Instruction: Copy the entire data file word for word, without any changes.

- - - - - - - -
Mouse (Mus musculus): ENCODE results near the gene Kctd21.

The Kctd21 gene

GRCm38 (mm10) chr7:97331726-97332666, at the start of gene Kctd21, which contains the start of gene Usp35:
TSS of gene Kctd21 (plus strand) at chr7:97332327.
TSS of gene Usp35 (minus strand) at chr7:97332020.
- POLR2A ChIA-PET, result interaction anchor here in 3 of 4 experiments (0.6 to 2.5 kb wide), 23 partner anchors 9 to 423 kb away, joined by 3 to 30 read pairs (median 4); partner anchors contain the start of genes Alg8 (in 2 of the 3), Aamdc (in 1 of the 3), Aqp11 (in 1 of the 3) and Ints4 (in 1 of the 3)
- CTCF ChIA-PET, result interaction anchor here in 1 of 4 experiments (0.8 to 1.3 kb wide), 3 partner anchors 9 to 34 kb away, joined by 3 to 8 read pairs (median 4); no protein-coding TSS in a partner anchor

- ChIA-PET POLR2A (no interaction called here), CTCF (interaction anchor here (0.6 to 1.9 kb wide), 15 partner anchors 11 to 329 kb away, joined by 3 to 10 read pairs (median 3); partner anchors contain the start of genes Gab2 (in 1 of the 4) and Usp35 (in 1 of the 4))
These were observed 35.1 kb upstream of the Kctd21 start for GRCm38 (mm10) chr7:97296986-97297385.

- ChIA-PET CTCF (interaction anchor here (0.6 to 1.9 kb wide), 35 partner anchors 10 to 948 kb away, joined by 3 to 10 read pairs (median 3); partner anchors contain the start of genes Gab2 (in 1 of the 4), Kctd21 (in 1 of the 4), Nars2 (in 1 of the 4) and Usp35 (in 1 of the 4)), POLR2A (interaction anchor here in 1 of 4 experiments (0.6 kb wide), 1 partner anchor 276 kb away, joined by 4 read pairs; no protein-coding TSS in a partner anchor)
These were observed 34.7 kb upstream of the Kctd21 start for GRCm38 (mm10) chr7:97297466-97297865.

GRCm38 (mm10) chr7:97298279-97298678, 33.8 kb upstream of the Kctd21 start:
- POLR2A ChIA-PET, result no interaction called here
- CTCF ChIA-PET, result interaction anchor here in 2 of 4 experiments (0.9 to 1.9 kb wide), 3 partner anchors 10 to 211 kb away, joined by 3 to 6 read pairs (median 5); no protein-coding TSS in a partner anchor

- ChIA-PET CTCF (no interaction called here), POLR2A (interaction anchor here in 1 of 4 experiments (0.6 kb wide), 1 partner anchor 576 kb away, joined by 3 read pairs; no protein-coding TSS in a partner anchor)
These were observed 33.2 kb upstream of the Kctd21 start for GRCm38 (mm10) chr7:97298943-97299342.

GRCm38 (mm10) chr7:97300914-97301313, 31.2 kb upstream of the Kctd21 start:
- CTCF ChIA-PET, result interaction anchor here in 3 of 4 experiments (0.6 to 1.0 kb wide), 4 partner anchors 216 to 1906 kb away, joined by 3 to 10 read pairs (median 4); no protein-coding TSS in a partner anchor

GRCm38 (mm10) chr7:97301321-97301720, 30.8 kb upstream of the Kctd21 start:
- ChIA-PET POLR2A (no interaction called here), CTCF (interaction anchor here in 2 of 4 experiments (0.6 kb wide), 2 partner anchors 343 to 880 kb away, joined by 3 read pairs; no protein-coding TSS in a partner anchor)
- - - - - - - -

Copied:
Mouse (Mus musculus): ENCODE results near the gene Kctd21.

The Kctd21 gene

GRCm38 (mm10) chr7:97331726-97332666, at the start of gene Kctd21, which contains the start of gene Usp35:
TSS of gene Kctd21 (plus strand) at chr7:97332327.
TSS of gene Usp35 (minus strand) at chr7:97332020.
- POLR2A ChIA-PET, result interaction anchor here in 3 of 4 experiments (0.6 to 2.5 kb wide), 23 partner anchors 9 to 423 kb away, joined by 3 to 30 read pairs (median 4); partner anchors contain the start of genes Alg8 (in 2 of the 3), Aamdc (in 1 of the 3), Aqp11 (in 1 of the 3) and Ints4 (in 1 of the 3)
- CTCF ChIA-PET, result interaction anchor here in 1 of 4 experiments (0.8 to 1.3 kb wide), 3 partner anchors 9 to 34 kb away, joined by 3 to 8 read pairs (median 4); no protein-coding TSS in a partner anchor

- ChIA-PET POLR2A (no interaction called here), CTCF (interaction anchor here (0.6 to 1.9 kb wide), 15 partner anchors 11 to 329 kb away, joined by 3 to 10 read pairs (median 3); partner anchors contain the start of genes Gab2 (in 1 of the 4) and Usp35 (in 1 of the 4))
These were observed 35.1 kb upstream of the Kctd21 start for GRCm38 (mm10) chr7:97296986-97297385.

- ChIA-PET CTCF (interaction anchor here (0.6 to 1.9 kb wide), 35 partner anchors 10 to 948 kb away, joined by 3 to 10 read pairs (median 3); partner anchors contain the start of genes Gab2 (in 1 of the 4), Kctd21 (in 1 of the 4), Nars2 (in 1 of the 4) and Usp35 (in 1 of the 4)), POLR2A (interaction anchor here in 1 of 4 experiments (0.6 kb wide), 1 partner anchor 276 kb away, joined by 4 read pairs; no protein-coding TSS in a partner anchor)
These were observed 34.7 kb upstream of the Kctd21 start for GRCm38 (mm10) chr7:97297466-97297865.

GRCm38 (mm10) chr7:97298279-97298678, 33.8 kb upstream of the Kctd21 start:
- POLR2A ChIA-PET, result no interaction called here
- CTCF ChIA-PET, result interaction anchor here in 2 of 4 experiments (0.9 to 1.9 kb wide), 3 partner anchors 10 to 211 kb away, joined by 3 to 6 read pairs (median 5); no protein-coding TSS in a partner anchor

- ChIA-PET CTCF (no interaction called here), POLR2A (interaction anchor here in 1 of 4 experiments (0.6 kb wide), 1 partner anchor 576 kb away, joined by 3 read pairs; no protein-coding TSS in a partner anchor)
These were observed 33.2 kb upstream of the Kctd21 start for GRCm38 (mm10) chr7:97298943-97299342.

GRCm38 (mm10) chr7:97300914-97301313, 31.2 kb upstream of the Kctd21 start:
- CTCF ChIA-PET, result interaction anchor here in 3 of 4 experiments (0.6 to 1.0 kb wide), 4 partner anchors 216 to 1906 kb away, joined by 3 to 10 read pairs (median 4); no protein-coding TSS in a partner anchor

GRCm38 (mm10) chr7:97301321-97301720, 30.8 kb upstream of the Kctd21 start:
- ChIA-PET POLR2A (no interaction called here), CTCF (interaction anchor here in 2 of 4 experiments (0.6 kb wide), 2 partner anchors 343 to 880 kb away, joined by 3 read pairs; no protein-coding TSS in a partner anchor)